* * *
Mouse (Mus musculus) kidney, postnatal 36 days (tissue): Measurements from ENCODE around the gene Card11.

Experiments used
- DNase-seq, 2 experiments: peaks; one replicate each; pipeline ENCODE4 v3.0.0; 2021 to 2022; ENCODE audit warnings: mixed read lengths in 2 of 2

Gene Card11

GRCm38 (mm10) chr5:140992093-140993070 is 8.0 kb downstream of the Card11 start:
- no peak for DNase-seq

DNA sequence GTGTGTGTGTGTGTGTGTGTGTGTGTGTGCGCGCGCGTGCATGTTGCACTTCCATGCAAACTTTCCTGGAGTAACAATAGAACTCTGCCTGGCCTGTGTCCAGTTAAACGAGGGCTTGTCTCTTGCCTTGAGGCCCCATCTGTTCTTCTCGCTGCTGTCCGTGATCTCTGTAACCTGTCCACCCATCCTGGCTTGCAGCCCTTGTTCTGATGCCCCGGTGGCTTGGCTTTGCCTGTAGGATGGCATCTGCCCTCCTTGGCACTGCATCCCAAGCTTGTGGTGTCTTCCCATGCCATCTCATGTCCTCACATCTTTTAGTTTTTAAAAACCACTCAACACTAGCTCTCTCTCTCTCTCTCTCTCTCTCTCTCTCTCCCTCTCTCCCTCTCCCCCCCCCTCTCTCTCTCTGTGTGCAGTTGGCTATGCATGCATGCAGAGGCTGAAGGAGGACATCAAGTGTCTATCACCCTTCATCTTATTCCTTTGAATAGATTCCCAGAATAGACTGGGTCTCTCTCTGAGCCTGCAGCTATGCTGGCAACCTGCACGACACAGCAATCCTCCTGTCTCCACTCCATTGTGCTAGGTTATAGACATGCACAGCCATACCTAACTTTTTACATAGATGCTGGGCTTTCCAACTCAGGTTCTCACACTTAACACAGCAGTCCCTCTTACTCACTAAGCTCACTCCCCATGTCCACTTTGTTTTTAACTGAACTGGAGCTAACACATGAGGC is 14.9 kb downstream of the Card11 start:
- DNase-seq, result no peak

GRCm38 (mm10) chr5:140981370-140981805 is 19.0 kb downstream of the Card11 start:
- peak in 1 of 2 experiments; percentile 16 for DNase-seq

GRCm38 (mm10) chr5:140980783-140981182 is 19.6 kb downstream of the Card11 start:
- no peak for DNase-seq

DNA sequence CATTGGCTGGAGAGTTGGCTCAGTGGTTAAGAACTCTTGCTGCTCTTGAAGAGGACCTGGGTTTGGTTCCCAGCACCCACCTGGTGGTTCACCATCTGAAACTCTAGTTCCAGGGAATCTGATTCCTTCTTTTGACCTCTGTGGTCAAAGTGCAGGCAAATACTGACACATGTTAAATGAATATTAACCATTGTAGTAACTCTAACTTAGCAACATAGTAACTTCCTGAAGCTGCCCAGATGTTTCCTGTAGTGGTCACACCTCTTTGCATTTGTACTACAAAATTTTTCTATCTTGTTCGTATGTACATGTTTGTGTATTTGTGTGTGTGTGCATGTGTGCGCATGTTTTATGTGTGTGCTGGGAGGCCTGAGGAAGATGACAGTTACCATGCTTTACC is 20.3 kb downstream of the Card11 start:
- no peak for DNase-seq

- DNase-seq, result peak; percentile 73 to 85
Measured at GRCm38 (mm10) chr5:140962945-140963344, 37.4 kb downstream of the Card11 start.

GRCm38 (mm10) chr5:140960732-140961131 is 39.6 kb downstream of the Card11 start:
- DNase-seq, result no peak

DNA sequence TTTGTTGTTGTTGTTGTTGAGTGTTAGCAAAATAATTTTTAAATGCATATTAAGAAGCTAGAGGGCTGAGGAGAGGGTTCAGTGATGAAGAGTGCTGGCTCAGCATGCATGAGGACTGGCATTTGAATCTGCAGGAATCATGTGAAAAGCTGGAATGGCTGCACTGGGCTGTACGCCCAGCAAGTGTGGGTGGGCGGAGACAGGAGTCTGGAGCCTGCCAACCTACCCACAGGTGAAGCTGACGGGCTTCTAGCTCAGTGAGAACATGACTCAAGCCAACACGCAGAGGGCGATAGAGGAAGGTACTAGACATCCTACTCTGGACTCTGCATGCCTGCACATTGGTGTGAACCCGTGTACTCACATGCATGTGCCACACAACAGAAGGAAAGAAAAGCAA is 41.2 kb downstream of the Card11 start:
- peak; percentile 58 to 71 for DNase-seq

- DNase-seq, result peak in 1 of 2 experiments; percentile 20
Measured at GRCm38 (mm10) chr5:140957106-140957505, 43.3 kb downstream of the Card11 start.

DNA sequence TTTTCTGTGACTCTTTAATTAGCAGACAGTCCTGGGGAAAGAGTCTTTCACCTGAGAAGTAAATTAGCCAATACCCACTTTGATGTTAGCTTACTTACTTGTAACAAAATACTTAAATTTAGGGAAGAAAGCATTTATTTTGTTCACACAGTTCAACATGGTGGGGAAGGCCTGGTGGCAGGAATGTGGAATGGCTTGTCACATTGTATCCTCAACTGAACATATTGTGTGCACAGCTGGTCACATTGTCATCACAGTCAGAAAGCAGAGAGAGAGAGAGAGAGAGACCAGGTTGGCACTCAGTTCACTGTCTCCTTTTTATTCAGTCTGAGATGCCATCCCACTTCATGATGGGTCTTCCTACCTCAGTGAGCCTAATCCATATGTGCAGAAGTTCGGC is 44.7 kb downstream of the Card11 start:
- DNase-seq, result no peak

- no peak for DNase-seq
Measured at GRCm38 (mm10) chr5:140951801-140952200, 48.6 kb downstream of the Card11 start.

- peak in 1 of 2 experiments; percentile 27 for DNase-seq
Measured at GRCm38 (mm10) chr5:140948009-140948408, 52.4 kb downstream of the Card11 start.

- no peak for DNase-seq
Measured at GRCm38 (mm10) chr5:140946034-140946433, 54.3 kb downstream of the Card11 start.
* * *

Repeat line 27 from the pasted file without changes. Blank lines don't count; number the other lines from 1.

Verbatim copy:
- peak in 1 of 2 experiments; percentile 27 for DNase-seq